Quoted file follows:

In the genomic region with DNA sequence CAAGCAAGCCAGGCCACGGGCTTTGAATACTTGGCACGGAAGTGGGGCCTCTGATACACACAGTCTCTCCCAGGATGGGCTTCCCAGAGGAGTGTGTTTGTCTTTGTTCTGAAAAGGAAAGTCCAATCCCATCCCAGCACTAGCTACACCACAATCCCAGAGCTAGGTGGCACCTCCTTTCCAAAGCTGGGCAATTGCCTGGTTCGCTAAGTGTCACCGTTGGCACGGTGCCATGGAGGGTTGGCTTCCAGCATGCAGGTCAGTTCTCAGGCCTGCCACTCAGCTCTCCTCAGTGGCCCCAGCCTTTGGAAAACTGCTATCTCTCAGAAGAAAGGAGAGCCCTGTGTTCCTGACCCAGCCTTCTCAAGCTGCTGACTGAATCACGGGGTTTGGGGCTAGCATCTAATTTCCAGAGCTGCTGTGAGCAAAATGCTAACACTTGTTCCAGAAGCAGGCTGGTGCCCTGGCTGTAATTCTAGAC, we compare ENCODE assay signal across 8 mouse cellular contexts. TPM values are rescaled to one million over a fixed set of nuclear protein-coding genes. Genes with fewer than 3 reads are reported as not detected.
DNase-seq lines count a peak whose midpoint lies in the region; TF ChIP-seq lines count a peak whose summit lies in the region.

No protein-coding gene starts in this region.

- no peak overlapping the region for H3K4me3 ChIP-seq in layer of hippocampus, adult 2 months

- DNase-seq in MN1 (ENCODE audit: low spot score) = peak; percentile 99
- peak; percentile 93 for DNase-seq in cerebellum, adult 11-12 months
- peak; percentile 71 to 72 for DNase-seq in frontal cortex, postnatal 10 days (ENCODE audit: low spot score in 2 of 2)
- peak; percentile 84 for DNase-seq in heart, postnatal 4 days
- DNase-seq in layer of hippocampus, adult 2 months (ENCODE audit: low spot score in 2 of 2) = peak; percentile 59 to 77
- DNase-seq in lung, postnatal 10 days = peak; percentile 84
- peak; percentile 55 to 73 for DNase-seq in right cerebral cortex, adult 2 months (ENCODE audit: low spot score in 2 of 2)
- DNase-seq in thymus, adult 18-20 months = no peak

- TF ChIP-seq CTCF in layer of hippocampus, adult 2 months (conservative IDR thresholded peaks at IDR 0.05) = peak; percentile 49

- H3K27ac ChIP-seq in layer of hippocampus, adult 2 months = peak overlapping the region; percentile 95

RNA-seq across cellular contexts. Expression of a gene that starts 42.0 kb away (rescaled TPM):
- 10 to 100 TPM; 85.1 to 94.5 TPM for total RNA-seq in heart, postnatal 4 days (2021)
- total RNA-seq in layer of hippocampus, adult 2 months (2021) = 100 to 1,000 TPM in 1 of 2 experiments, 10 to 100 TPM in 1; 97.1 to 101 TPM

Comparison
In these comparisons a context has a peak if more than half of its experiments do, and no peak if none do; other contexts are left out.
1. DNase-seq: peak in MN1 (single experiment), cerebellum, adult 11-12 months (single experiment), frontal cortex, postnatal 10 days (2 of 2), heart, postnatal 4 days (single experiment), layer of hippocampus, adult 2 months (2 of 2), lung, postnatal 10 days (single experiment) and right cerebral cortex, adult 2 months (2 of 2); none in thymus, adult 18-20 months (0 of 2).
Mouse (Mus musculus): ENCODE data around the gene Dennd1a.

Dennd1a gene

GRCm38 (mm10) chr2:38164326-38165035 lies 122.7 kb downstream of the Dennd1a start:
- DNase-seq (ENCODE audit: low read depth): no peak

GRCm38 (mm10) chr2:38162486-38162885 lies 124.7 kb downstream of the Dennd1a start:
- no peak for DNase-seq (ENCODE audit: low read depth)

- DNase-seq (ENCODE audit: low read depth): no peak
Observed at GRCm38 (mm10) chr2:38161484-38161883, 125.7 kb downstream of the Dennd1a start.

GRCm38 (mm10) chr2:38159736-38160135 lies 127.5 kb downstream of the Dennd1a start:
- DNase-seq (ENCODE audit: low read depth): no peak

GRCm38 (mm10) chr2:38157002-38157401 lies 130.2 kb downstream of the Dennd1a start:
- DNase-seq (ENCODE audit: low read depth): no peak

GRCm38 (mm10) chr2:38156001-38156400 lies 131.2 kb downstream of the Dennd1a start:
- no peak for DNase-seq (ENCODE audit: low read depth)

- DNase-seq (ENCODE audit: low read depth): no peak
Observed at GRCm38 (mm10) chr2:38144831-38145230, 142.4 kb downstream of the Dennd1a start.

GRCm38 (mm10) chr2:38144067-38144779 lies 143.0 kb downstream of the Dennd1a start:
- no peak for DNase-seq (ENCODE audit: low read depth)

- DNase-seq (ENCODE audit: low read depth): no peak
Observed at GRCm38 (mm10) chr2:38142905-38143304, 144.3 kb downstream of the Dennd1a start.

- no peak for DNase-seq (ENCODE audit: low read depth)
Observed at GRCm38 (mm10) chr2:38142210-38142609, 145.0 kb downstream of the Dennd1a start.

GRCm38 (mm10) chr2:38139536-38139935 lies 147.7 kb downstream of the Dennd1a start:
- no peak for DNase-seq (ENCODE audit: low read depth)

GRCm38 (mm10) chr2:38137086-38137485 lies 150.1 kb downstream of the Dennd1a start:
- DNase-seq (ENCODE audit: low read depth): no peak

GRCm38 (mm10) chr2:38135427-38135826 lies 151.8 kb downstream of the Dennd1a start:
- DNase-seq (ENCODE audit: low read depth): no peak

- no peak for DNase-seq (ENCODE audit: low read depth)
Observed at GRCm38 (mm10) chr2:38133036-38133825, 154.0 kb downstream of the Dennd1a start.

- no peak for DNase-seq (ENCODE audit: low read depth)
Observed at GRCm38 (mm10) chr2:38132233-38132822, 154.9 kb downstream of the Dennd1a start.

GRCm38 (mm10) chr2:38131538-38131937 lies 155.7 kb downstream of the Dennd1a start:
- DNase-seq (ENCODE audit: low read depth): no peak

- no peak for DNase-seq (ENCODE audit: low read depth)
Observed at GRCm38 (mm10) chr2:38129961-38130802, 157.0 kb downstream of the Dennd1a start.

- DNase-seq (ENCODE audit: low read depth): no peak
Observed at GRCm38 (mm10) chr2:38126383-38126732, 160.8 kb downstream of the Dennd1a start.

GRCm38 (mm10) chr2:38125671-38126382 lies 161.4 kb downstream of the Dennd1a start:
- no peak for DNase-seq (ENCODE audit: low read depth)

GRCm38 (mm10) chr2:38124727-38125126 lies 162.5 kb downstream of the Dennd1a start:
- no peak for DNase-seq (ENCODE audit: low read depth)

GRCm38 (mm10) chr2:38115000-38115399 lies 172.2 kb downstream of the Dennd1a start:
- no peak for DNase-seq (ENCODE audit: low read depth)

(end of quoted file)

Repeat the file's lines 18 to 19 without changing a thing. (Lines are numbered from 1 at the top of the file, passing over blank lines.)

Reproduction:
Comparison
In these comparisons a context has a peak if more than half of its experiments do, and no peak if none do; other contexts are left out.